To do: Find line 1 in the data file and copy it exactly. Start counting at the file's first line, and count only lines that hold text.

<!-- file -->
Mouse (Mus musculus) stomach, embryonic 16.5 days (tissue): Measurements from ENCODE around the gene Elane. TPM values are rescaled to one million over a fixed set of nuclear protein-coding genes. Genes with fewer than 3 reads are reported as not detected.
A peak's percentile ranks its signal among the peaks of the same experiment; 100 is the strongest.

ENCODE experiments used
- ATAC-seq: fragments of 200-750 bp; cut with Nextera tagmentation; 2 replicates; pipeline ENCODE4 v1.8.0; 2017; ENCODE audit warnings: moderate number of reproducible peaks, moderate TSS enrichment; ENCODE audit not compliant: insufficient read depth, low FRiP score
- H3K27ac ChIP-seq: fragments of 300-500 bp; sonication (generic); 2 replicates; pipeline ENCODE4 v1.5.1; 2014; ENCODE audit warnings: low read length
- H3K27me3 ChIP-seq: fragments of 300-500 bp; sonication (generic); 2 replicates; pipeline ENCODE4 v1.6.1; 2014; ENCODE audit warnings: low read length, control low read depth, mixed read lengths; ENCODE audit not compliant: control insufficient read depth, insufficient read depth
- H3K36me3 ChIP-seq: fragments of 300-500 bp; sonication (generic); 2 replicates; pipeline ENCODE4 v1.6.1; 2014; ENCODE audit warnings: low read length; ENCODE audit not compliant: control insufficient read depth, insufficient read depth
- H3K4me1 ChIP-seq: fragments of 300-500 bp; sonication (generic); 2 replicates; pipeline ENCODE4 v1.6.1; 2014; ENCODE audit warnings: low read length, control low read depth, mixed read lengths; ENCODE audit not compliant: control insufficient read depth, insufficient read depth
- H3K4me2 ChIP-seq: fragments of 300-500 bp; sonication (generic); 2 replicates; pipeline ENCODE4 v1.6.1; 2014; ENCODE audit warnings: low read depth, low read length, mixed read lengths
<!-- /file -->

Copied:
Mouse (Mus musculus) stomach, embryonic 16.5 days (tissue): Measurements from ENCODE around the gene Elane. TPM values are rescaled to one million over a fixed set of nuclear protein-coding genes. Genes with fewer than 3 reads are reported as not detected.